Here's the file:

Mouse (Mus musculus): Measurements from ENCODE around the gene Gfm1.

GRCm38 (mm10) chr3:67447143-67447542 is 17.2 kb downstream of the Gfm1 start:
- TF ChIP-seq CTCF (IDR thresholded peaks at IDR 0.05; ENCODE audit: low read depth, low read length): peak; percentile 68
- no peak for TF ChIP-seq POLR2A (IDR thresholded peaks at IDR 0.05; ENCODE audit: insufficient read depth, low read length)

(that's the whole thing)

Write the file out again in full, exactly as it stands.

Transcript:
Mouse (Mus musculus): Measurements from ENCODE around the gene Gfm1.

GRCm38 (mm10) chr3:67447143-67447542 is 17.2 kb downstream of the Gfm1 start:
- TF ChIP-seq CTCF (IDR thresholded peaks at IDR 0.05; ENCODE audit: low read depth, low read length): peak; percentile 68
- no peak for TF ChIP-seq POLR2A (IDR thresholded peaks at IDR 0.05; ENCODE audit: insufficient read depth, low read length)